Christine Lagarde: IMF to cut global growth forecast
International Monetary Fund (IMF) chief Christine Lagarde has said that the organisation's next forecast for global economic growth would be down from the 3.5% predicted in April.
She also hailed EU leaders' efforts to solve the debt crisis.
She said "significant steps" had been taken, but further reforms and strong implementation were needed.
Christine Lagarde was speaking at an economic symposium in Tokyo as part of a week-long tour of Asia.
But there were signs that those significant steps had still not calmed investors.
The yield on Spanish 10-year bonds, which is taken as an indicator of how much the government would have to pay to borrow money, rose sharply on Friday.
It rose to 6.9%, close to the 7%, which is considered unaffordable in the long term.
More to do
Christine Lagarde was clear that further measures were needed.
Referring to measures adopted by eurozone leaders in Brussels last week, she said: "From the IMF perspective, we believe that more needs to be done in order to complete [the reform].
"It's also a question of implementation - diligent, rigorous, steady implementation."
She particularly praised moves towards banking union.
But she added that more would need to be done both inside and outside the eurozone, with renewed attempts at increased co-operation between countries.
She said they should work together to restore trust in sovereign debt, reform the financial sector and achieve sustained growth.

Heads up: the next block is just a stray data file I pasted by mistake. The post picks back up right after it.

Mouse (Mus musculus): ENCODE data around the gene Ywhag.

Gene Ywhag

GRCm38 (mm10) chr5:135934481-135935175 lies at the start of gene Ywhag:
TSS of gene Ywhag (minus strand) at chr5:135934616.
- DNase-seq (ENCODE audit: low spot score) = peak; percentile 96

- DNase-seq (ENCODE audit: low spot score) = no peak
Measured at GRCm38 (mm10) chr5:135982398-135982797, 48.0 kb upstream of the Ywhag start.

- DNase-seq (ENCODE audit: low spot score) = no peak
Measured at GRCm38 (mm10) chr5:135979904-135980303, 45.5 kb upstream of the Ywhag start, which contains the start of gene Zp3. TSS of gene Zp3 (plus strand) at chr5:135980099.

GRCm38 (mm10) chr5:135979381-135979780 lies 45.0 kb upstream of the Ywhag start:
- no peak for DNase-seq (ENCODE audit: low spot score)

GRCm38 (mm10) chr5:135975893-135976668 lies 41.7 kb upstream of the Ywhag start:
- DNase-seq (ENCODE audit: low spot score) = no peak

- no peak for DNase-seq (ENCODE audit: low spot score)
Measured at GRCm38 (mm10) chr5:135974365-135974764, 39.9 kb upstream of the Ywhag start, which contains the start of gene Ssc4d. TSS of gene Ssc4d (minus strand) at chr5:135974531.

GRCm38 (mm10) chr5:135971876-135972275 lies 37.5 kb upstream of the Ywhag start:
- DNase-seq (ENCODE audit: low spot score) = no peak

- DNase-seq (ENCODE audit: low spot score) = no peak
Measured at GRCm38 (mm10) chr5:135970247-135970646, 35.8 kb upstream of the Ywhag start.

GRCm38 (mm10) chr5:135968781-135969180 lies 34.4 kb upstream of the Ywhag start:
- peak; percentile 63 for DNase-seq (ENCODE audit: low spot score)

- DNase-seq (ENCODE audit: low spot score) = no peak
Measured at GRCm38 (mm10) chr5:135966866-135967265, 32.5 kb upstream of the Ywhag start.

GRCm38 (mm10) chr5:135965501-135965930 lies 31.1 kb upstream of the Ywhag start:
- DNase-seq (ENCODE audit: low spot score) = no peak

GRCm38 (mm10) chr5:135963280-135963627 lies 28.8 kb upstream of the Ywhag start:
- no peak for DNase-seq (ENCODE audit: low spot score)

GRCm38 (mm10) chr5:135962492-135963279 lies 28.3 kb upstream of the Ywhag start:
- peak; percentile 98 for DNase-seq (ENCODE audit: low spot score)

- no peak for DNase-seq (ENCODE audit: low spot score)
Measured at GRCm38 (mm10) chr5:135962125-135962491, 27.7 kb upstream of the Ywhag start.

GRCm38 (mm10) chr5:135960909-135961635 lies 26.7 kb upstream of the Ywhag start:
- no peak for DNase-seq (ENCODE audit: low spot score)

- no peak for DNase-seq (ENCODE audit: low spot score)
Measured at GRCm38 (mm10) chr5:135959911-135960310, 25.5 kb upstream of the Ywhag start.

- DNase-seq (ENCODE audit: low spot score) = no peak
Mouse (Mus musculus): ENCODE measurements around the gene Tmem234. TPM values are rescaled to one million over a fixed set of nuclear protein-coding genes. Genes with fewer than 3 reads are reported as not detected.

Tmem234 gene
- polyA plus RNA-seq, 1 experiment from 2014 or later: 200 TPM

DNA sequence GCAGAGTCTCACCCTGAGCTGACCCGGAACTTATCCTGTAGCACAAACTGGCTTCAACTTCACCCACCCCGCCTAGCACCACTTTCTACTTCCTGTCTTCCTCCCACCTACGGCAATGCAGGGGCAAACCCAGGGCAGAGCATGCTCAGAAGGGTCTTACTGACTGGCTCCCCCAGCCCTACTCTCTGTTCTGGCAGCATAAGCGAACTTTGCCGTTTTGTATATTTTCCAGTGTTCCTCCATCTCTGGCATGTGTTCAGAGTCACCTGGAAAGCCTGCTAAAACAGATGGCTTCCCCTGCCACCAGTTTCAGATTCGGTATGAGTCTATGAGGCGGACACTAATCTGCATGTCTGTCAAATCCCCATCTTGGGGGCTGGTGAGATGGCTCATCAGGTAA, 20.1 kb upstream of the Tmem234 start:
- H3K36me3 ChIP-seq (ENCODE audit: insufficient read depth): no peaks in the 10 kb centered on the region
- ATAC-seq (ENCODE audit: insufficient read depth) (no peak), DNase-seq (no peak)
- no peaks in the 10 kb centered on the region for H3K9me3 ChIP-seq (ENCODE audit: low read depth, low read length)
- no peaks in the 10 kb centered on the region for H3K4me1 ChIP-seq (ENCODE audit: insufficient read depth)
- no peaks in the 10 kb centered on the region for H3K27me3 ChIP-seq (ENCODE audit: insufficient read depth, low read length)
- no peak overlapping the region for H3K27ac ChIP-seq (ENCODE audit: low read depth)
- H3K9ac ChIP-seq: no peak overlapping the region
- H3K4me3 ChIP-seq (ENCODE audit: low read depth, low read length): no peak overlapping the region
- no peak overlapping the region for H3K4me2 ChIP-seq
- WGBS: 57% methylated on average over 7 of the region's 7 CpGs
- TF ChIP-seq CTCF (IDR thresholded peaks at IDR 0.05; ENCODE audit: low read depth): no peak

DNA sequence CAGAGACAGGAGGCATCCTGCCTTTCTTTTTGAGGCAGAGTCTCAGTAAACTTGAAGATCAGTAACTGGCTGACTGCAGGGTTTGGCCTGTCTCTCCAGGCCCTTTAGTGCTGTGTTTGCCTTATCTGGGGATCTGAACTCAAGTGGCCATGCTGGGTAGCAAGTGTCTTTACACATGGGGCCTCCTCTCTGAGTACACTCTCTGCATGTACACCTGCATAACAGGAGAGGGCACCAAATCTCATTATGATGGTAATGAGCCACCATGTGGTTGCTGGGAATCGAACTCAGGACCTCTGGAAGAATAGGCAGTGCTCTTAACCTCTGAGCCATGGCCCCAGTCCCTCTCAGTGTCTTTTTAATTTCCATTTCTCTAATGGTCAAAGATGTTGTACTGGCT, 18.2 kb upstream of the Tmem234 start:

She warned that the IMF's forecast for global economic growth, which is due out later this month, would be lowered.
"What I can tell you is that it will be tilted to the downside and certainly lower than the forecast that was published three months ago," she said.
Japanese Prime Minister Yoshihiko Noda complained that Europe's debt problems were hurting the Japanese economy because they were causing unjustified rises in the value of the yen.
"Market jitters on eurozone problems, especially one-sided yen rises that do not reflect Japan's economic fundamentals, are inflicting severe damage on economic sentiment," he said.
Credit ratings agency Moody's also said on Friday that the short-term risks to the eurozone economy had reduced.
But it warned there would be a high cost to wealthier eurozone countries.
The eurozone's problems could return to prominence later on Friday, when Greek Prime Minister Antonis Samaras is due to outline to parliament his government's proposals for revising the terms of the bailout from the EU and the IMF.
But there have been reports that the Greek government has decided that it is falling too far behind its targets to be able to renegotiate the terms.
EU finance ministers are due to meet next Monday to discuss the issues leftover from last week's summit.